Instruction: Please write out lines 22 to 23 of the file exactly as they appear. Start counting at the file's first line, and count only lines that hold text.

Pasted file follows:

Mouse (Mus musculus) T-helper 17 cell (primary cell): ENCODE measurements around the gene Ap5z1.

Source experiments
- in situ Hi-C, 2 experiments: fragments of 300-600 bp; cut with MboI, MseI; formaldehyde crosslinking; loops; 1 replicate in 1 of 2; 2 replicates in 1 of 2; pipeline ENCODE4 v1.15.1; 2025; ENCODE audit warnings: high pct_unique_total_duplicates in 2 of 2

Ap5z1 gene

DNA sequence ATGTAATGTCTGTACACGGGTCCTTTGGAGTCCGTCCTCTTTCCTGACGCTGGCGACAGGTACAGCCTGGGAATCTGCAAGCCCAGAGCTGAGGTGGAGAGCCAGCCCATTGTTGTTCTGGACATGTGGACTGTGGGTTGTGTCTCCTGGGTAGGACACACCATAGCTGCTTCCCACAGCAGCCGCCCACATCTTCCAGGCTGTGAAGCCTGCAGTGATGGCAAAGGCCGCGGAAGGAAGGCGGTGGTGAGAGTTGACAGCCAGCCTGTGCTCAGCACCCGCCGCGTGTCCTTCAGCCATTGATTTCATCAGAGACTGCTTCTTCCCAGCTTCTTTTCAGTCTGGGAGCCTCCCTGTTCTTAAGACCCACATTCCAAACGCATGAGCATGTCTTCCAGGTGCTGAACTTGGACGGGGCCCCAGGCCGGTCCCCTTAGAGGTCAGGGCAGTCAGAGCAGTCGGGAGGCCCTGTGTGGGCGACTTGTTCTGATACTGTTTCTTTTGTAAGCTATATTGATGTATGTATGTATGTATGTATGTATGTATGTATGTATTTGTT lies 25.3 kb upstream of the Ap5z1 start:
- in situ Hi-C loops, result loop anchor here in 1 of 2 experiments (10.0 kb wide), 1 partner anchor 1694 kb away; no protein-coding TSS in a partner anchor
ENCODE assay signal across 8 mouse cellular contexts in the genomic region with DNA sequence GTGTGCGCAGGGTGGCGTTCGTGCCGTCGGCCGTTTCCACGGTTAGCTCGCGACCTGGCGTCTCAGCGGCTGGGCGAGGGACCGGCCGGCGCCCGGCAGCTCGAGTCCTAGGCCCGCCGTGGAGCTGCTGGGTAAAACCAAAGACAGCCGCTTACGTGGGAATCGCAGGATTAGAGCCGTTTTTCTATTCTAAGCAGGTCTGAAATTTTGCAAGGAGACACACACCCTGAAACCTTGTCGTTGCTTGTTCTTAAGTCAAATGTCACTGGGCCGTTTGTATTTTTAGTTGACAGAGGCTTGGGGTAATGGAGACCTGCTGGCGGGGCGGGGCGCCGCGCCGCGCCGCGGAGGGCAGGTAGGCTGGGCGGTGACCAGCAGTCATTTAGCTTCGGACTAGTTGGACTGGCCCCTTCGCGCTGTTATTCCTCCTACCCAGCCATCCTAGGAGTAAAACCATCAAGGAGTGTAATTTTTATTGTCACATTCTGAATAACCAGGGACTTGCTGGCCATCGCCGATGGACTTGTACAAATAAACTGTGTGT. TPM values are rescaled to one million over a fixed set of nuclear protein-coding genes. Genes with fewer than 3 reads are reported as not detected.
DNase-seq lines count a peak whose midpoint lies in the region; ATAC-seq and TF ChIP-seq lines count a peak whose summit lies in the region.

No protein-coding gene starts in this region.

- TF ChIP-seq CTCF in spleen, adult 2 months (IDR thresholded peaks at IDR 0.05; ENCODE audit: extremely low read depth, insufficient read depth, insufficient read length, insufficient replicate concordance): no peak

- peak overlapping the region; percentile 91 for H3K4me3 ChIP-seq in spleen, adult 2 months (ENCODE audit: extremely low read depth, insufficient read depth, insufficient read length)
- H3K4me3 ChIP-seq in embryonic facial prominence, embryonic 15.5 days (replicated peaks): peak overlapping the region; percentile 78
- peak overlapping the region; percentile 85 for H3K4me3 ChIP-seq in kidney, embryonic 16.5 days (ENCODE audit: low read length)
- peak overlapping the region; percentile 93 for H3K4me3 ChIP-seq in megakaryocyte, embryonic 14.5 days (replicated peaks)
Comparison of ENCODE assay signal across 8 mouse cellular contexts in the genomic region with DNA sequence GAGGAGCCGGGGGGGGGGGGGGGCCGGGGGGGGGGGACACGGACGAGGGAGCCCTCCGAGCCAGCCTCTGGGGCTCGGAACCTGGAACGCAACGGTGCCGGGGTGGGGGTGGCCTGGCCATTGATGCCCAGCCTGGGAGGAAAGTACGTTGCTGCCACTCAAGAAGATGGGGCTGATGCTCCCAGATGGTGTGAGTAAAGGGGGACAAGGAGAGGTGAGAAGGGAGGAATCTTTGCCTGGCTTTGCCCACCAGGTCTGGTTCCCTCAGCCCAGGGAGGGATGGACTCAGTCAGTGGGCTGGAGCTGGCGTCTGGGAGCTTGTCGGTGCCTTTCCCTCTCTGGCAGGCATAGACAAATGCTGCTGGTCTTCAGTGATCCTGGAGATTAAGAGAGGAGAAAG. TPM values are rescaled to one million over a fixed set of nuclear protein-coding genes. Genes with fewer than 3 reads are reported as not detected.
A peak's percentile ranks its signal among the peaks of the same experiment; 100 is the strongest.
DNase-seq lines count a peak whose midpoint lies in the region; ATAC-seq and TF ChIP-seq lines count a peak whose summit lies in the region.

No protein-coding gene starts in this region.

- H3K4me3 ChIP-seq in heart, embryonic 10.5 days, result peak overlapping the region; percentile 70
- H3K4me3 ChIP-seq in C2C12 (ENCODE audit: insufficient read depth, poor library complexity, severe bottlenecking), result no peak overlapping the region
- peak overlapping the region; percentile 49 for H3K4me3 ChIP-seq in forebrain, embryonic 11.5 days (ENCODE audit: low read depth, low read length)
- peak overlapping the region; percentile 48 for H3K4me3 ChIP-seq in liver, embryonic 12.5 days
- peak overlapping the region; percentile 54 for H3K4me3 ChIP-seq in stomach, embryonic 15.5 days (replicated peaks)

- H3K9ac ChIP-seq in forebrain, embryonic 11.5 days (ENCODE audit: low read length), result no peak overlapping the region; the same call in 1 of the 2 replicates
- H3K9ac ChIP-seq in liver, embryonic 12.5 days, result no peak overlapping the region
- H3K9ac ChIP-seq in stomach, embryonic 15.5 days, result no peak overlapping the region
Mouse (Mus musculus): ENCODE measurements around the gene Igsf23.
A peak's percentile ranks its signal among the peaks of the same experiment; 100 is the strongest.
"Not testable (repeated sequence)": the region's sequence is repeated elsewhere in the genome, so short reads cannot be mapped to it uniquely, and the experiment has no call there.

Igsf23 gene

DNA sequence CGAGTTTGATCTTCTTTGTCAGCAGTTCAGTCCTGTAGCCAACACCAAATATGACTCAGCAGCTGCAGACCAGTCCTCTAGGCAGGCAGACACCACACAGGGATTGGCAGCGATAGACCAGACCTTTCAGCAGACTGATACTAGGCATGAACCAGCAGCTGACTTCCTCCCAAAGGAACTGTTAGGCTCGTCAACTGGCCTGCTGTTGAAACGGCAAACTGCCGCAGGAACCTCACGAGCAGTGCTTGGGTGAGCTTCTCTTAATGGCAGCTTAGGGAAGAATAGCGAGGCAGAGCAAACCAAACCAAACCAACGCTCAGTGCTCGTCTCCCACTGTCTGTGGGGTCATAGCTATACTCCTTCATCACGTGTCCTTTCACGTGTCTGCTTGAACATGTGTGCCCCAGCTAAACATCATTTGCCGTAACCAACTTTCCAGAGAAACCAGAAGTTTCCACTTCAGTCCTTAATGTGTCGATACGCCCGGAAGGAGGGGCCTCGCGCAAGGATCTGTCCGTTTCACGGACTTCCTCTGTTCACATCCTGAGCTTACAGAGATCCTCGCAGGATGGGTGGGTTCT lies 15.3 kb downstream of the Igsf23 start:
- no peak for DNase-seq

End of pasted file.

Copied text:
- peak overlapping the region; percentile 48 for H3K4me3 ChIP-seq in liver, embryonic 12.5 days
- peak overlapping the region; percentile 54 for H3K4me3 ChIP-seq in stomach, embryonic 15.5 days (replicated peaks)